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Dennis Strive After the

12th June 1953, Page 45
12th June 1953
Page 45
Page 45, 12th June 1953 — Dennis Strive After the
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Ideal Refuse Collector

New Refuse-collection Chassis Has Horizontal Oil Engine and Special Frame for Forward-loading Bodies of 18-22 cu. yd. Capacity. Low Loading and Clean Discharge ANEW Dennis refuse collector, called the Vulture, demonstrated at Edinburgh on Wednesday, approaches the ideal outlined at previous International Conferences on Public Cleansing. It is a simple underfloor-engined chassis carrying a forward-loading aft-tipping body and having all controls at the front.

There is space for a loaders' compartment at the rear and accommodation for their equipment or clothes at the front. It is expected that the simple layout will enable a price to be established below that of the conventional type.

Two types of body were shown to public cleansing officers on Wednesday. One was a simple shell, which is tipped at intervals to pack refuse from the front to the rear, and the other incorporated a blade to push the refuse into the main section of the body. Both had a total capacity of 18 cu. yd., but when mechanical packing is applied, the effective capacity can be up to 22 cu. yd.

The main frame has a light outtigged front extension to carry the cab. Being well forward of the radiator, engine and gearbox, the driver has a full view of the. road immediately ahead and at the sides, including the loaders at work.

The tipping-gear control and hydraulic control for the packing blade are arranged in the cab, so that the bell and separate controls normally required when loading from the rear are unnecessary.

Because of the dropped front of the frame, body loading height can be reduced to a minimum. No step is required when mechanical packing is used and in the more simple type of body, there is a 5-ft-wide platform which is only 1 ft. 2 in. from the ground when the vehicle is unladen.

On the " rocking " model the loading aperture is 4 ft. 6 in. wide and is 4 ft. 8 in. above platform level, In the other type of body a small hopper is carried forward alongside the cab and the loading level is 4 ft. 6 in. above the ground.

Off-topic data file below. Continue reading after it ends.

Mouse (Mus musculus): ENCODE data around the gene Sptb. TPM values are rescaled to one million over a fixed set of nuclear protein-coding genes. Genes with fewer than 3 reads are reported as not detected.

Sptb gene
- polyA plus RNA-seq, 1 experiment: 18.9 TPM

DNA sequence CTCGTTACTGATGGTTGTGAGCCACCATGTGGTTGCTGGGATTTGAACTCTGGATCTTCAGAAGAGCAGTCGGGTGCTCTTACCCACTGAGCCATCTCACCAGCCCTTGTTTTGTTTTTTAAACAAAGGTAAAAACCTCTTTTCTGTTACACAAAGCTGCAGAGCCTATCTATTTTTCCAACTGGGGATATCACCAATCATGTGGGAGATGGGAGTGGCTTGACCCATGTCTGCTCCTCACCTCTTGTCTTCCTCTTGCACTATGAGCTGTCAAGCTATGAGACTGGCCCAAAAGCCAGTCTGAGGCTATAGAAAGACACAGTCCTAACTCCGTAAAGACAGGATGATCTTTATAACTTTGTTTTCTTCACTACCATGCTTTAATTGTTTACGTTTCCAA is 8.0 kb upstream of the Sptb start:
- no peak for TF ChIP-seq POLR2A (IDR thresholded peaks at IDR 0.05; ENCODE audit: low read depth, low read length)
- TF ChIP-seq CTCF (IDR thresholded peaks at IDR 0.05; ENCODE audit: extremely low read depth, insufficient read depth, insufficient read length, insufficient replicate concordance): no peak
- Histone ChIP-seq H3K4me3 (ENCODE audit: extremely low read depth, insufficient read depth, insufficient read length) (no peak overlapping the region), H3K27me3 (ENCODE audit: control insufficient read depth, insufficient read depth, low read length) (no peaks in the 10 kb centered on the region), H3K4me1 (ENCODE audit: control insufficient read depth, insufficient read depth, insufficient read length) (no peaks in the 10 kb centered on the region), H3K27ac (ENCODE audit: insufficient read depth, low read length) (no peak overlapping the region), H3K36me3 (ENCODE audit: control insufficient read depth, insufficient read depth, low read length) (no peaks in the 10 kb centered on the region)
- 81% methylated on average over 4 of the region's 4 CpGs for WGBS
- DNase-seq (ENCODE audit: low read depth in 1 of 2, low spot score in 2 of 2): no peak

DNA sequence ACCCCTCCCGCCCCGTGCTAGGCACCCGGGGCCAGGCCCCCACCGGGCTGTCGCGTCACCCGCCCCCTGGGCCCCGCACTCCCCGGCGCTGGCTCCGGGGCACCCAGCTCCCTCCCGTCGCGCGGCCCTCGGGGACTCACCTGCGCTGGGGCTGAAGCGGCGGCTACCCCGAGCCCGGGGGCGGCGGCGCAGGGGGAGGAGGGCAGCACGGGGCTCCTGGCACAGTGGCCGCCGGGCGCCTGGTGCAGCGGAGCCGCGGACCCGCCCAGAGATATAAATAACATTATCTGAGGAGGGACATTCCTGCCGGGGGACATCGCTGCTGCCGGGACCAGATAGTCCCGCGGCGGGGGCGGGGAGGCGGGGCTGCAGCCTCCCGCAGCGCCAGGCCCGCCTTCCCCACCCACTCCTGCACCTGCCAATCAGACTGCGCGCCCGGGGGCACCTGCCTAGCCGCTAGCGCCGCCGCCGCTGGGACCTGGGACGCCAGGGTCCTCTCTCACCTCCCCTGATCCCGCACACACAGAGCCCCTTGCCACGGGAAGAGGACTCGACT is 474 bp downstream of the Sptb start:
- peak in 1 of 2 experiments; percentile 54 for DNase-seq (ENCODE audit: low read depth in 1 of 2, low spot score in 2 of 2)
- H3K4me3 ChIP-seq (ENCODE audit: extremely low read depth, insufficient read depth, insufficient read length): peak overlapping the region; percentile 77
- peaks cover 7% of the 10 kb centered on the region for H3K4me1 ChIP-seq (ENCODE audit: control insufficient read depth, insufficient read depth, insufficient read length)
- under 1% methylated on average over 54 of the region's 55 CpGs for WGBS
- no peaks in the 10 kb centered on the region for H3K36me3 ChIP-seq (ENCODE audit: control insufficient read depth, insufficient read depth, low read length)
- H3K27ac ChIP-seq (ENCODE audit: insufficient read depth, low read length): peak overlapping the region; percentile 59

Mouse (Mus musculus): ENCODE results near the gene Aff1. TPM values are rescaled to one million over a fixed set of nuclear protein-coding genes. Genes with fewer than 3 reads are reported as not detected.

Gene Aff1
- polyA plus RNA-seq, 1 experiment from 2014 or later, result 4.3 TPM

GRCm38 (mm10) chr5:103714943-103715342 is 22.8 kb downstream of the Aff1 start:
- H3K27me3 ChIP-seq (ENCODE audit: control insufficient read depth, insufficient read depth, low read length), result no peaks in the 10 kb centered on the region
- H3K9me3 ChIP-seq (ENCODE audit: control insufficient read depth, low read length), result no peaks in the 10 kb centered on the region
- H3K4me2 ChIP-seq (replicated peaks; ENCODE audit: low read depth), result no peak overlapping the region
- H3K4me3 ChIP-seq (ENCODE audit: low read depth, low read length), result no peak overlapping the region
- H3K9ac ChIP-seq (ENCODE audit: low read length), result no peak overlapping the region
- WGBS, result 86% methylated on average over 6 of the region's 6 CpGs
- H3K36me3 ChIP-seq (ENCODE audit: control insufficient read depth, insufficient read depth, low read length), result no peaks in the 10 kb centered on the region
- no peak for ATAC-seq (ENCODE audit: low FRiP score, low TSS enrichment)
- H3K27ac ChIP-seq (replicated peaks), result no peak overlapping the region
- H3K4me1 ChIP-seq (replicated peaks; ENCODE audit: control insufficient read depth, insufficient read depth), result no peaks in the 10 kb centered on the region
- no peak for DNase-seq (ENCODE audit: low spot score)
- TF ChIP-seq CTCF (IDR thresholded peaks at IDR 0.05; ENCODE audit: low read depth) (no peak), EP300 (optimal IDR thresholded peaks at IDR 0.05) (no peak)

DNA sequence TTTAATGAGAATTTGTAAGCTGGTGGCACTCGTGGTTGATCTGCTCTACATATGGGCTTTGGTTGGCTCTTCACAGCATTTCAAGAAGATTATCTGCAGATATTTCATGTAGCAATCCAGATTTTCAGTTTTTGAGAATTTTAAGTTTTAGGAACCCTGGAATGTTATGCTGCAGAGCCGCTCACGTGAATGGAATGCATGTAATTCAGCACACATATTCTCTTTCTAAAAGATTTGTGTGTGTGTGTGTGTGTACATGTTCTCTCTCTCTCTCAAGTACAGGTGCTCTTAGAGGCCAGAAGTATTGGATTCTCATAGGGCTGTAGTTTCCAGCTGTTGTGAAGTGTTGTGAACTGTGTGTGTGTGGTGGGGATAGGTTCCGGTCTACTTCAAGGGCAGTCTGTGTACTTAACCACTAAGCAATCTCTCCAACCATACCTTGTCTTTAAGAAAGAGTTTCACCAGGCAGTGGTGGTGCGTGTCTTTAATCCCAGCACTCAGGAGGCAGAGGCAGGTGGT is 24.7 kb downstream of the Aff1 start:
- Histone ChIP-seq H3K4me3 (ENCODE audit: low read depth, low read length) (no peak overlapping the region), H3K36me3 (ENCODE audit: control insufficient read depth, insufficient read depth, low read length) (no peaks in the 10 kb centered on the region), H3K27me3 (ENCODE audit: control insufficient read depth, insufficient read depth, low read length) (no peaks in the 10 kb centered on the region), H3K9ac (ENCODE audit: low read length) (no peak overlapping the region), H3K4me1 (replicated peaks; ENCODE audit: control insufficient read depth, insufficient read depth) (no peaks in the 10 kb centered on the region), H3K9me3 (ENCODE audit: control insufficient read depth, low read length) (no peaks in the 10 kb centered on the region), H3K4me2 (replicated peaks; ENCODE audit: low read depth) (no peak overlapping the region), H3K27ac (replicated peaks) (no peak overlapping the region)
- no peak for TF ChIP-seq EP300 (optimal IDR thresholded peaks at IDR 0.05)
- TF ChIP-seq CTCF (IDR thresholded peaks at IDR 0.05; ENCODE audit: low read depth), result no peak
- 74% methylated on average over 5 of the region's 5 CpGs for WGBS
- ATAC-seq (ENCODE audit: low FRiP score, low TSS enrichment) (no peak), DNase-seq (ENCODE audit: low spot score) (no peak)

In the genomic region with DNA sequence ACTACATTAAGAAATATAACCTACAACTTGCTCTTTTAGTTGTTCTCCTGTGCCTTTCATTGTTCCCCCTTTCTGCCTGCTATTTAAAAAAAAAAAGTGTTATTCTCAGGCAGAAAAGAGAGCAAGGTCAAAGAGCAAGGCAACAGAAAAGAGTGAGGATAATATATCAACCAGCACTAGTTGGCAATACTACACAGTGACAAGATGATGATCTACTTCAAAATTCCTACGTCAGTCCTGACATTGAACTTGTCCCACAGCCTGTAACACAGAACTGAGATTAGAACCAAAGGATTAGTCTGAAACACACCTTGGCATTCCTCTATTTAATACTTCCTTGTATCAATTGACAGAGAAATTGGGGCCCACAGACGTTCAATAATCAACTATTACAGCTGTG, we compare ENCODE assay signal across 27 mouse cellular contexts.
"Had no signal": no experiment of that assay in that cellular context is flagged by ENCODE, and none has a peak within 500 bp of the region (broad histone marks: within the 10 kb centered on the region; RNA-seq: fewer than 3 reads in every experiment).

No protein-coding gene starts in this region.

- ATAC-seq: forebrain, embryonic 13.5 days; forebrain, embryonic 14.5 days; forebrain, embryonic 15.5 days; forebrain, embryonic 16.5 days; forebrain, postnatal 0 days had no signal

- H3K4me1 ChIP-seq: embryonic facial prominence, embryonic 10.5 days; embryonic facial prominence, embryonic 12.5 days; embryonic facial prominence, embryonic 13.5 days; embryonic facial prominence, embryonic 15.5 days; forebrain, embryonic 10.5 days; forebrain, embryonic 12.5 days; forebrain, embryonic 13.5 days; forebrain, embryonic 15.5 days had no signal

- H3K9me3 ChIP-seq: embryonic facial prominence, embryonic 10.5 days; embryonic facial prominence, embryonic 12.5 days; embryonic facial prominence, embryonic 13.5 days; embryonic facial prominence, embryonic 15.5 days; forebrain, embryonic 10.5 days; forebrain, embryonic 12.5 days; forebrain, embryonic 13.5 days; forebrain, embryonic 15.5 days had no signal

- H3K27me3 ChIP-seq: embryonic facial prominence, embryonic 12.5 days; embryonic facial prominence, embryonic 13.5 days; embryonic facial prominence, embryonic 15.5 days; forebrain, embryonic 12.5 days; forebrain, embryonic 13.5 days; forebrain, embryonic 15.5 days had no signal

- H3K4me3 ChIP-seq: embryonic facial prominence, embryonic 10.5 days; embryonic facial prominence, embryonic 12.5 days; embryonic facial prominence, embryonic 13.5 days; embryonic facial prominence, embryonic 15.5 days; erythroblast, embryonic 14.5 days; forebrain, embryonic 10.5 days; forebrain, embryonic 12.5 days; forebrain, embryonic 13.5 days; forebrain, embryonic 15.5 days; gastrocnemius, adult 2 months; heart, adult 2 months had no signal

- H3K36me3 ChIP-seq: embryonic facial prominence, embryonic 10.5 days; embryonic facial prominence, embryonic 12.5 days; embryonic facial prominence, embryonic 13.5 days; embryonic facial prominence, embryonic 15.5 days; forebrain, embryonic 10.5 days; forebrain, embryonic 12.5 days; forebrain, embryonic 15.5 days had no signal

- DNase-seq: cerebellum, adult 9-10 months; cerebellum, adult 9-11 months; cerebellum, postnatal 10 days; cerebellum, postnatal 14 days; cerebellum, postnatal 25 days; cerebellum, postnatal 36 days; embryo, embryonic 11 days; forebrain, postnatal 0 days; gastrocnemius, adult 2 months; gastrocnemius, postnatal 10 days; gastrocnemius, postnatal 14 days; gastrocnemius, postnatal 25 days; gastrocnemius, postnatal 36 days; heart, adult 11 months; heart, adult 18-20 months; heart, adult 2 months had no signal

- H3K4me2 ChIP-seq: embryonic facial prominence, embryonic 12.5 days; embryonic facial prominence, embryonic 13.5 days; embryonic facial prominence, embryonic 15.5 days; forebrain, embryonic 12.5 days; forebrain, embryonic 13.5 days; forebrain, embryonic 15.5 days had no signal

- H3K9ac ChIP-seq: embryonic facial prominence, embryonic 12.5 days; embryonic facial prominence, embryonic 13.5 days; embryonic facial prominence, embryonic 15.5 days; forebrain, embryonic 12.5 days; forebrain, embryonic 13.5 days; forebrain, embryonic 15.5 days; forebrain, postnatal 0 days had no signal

(Right) A forwardloading hopper is provided in the Vulture, and the load is discharged by rear tipping. From his forward cab, the driver has a clear view of loading operations.

The cab, which is 2 ft. 6 in. wide, is offset, and immediately behind it is the compartment for loaders' clothes and equipment. At the rear, the unloading doors are set forward 3 ft. from the tail of the body, providing space for the crew. Tip-up seats with folding arm rails recede into the body sides when not in use, so that the doors discharge the load cleanly.

Clean Discharge Difficulties normally associatedwith discharging from rear-loading sehicles are overcome in the Vulture, which, with the rear of the body about 3 ft. 6 in. above ground level, should enable the load to be shot clear without shunt-packing or manual aid.

The mechanical-hopper body tips to 4Y and when fully raised the overall height is 17 ft. The other type of body, in which the refuse is packed by periodical tipping, can be raised through 60'. It is 16 ft. 3 in. long, of which 13 ft. 3 in, is load capacity, and it is 7 ft. 6 in. wide.

The 'standard chassis is of 11-ft. 6-in. wheelbase. A horizontal version of

the Perkins P6V oil engine is used, but a cover protects the cylinder heads, injection pump, injectors and fuel and water pipes from damage, and the reinforcement stays are carried below the power unit to protect the crankcase and sump. There is 11-in, ground clearance

below the tray when the vehicle is fully loaded.

In producing a horizontal version of the P6V unit, a new casting has been introduced for the crankcase lower half and sump. The fuel-injection pump is arranged on a bracket behind the cylinder block and is driven from the rear of the camshaft. This is standard practice in Dennis underfloor-engined vehicles.

To preserve a level chassis frame the radiator is mounted below the body immediately behind the riser plate, which has a grille to permit air to flow through the tube stack. The fan is cowled.

Apart from a hydraulically operated clutch, other units, including the gearbox, axles, steering and brake gear, are common to the Pax and Paxit models. A single dry-plate clutch is used, together with a four-speed gearbox and offset final drive to the rear axle, which maintains a straight transmission line. Like the Pax and Paxit models of similar wheelbase, the Vulture is easily manceuvrable, having a turning circle of 47 ft.

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Locations: Edinburgh

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